Did you know, your gut health can impact your menopause journey? We take a closer look at the relationship between your hormones and the microbiome, before revealing how to improve your gut health while going through the menopause…

When you’re up and down on the hormonal rollercoaster that is menopause, you probably don’t give much thought to your gut health. But, it turns out that the friendly bacteria in your intestines have a huge impact on just how bumpy that rollercoaster gets.

‘Your microbiome can influence your hormone levels, create hormones and tell your body when to make its own hormones,’ says nutritional therapist Angelique Panagos, author of The Balance Plan (£20, Aster). The natural drop in oestrogen levels as you go through the peri-menopause could affect the balance of the friendly bacteria in your gut, too. And it’s this, according to the experts, that could explain the increase in your risk of problems such as osteoporosis, insulin resistance and obesity post-menopause.

But if your gut health affects your hormone levels and your hormone levels affect your gut health, where should you start? ‘You need to help your microbiome thrive,’ says Angelique. ‘Poor gut health can have a knock-on effect for all kinds of hormone-related problems and it has a huge impact on your health and your moods. Get on top of your bugs and you should see an improvement in your mood swings, anxiety, sleep and energy levels.’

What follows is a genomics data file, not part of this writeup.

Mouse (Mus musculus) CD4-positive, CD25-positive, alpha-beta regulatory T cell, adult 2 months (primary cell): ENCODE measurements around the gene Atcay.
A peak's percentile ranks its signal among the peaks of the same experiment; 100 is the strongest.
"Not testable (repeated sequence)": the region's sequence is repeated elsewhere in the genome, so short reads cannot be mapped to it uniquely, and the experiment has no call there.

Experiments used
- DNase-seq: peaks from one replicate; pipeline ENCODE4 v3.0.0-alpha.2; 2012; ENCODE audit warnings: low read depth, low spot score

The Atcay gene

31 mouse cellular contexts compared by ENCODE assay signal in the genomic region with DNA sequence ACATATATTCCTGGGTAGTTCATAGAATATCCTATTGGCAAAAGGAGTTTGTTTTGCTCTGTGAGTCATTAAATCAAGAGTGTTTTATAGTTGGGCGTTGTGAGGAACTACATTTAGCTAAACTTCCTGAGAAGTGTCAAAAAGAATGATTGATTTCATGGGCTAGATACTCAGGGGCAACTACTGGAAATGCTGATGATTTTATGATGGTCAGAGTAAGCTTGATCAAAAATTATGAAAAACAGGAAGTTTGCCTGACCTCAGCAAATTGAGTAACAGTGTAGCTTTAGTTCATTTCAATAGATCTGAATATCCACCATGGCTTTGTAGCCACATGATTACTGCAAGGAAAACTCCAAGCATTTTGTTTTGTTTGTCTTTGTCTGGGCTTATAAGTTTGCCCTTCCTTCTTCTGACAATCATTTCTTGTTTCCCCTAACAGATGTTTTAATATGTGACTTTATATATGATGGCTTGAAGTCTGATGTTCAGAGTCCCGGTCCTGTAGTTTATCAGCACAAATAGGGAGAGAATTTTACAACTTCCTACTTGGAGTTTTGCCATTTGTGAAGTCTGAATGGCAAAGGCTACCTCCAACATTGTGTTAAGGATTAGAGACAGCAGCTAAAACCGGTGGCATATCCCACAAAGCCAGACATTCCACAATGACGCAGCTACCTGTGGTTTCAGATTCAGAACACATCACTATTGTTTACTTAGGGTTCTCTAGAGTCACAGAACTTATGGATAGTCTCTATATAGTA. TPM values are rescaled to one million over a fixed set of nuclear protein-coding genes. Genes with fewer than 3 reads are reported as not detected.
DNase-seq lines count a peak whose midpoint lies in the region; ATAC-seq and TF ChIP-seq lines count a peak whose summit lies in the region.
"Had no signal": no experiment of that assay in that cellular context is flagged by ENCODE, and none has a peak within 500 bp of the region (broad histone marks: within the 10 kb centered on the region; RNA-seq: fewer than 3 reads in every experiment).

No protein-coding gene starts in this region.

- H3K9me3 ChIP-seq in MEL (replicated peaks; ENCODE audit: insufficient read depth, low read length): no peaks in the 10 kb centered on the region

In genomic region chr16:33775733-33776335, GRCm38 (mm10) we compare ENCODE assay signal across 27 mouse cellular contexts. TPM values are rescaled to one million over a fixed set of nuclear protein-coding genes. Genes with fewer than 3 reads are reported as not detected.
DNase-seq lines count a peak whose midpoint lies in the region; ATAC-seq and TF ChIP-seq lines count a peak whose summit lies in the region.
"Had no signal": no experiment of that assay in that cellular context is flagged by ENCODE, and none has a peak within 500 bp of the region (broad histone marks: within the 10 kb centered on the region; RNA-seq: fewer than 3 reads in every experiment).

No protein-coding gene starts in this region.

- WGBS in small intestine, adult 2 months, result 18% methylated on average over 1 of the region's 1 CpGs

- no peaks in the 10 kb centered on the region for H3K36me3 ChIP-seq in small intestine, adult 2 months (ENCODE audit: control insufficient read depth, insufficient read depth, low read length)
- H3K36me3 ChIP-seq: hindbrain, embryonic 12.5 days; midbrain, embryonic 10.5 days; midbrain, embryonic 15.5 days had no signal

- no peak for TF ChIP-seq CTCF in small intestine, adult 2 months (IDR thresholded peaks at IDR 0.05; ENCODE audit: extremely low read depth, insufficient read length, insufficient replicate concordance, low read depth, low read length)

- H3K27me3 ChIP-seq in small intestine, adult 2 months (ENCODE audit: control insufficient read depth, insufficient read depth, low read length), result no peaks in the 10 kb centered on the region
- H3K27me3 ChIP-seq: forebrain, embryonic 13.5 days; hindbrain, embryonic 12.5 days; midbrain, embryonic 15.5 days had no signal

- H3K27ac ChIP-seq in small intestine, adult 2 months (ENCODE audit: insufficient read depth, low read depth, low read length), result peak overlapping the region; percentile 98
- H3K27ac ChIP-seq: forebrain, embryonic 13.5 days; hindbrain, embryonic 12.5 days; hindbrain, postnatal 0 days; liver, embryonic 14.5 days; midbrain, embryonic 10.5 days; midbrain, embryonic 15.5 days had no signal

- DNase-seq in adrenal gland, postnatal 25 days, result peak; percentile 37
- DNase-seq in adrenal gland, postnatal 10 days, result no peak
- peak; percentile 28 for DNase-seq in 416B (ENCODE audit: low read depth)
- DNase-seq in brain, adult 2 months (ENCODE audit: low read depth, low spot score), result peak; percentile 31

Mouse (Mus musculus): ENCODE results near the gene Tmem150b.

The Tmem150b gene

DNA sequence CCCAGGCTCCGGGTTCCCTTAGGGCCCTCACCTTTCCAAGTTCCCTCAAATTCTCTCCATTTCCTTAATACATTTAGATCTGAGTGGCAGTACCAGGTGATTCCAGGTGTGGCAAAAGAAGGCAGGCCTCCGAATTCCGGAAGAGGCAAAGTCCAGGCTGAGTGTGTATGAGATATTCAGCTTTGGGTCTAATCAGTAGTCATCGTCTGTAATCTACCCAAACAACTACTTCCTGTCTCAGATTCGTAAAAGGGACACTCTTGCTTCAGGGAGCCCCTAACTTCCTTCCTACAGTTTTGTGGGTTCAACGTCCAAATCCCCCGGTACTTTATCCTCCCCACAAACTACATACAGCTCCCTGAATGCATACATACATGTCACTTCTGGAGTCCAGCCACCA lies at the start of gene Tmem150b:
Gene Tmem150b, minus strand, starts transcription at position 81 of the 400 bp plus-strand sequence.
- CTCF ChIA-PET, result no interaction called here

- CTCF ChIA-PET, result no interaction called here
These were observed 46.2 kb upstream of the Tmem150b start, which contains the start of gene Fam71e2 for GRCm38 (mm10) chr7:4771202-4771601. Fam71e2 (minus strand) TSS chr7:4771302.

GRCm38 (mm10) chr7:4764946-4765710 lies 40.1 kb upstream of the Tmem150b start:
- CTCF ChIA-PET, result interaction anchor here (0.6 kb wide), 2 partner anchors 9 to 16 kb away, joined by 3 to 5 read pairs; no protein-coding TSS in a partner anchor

ibs awareness month gut health guide

What is the gut microbiome?

Your gut microbiome is made up of trillions of bacteria and fungi that live mainly in your colon. Your particular collection of friendly bacteria is unique to you and is a product of both your environment and your lifestyle. Multiple studies show that the richer the diversity of your microbiome the lower your risk of disease.

What does the gut microbiome do?

There is one particular set of gut flora, known as your estrobolome, that is especially important for keeping you hormonally balanced. It helps your body to metabolise oestrogen, getting rid of the oestrogens you don’t need and helping you hang on to the ones you do need.

‘These bacteria in your microbiome do this by digesting the food you eat. As they do this they produce bioactive compounds called postbiotics,’ says Dr Jenna Macciochi, Doctor of Immunology at the University of Sussex.

‘These regulate many functions in your body including mood, metabolism and immune function. They also control the levels of oestrogen circulating in your body by producing an enzyme – beta-glucuronidase.’

The relationship between the microbiome and hormones

When your gut microbiome is healthy, the estrobolome produces just the right amount of beta-glucuronidase to maintain your oestrogen balance. But if your gut is struggling, your levels of beta-glucuronidase may be unbalanced too. This produces either a deficiency or an excess of free oestrogens floating around your body. If these levels are constantly up and down you’re more likely to experience symptoms such as weepiness, water retention, hot flushes and mood swings.